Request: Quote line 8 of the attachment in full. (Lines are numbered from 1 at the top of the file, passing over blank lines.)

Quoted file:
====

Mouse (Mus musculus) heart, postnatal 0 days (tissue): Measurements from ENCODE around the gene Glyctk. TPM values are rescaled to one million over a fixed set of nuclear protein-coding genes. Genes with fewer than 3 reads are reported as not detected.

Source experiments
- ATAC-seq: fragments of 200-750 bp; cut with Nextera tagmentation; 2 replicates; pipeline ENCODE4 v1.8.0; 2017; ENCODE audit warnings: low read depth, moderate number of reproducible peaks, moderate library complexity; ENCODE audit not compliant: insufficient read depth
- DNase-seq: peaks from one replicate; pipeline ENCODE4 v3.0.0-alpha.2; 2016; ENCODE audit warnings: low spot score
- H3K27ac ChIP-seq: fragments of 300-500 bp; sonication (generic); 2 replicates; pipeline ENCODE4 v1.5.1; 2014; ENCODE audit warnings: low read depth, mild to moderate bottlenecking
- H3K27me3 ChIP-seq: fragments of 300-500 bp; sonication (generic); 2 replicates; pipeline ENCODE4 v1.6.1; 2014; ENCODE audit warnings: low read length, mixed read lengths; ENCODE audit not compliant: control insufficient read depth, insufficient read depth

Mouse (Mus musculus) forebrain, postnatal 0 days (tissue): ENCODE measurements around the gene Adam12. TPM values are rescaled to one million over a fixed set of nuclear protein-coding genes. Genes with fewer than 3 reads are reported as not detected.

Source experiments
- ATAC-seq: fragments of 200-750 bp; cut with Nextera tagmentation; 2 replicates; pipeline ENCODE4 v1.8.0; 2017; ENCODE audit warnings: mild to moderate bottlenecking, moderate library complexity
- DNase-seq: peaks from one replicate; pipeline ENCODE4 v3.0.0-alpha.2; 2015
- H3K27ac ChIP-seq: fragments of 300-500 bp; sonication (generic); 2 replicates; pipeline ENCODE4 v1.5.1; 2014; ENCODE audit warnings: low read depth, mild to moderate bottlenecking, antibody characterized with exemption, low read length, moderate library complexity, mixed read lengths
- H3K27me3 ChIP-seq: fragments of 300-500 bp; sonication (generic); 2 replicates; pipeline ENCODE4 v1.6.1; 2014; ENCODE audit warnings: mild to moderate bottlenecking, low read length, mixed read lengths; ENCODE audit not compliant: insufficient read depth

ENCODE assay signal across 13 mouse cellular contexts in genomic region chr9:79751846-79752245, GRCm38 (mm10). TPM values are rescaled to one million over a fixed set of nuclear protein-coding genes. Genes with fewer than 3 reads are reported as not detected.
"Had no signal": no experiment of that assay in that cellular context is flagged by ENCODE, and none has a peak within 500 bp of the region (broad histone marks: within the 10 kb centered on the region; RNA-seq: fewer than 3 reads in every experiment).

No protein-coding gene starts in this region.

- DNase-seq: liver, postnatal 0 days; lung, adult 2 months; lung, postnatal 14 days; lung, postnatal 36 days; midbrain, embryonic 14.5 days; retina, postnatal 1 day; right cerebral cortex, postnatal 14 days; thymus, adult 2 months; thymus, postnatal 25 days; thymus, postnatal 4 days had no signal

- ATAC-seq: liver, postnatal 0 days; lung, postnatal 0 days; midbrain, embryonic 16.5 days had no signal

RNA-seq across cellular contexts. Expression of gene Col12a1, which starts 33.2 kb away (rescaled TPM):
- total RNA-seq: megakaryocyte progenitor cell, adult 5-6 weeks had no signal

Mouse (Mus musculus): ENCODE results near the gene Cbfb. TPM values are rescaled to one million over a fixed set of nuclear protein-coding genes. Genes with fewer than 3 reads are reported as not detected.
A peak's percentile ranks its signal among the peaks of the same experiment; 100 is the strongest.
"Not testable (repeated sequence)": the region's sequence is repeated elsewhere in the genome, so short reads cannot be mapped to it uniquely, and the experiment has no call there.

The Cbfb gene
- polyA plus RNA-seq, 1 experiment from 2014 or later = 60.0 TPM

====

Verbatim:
Source experiments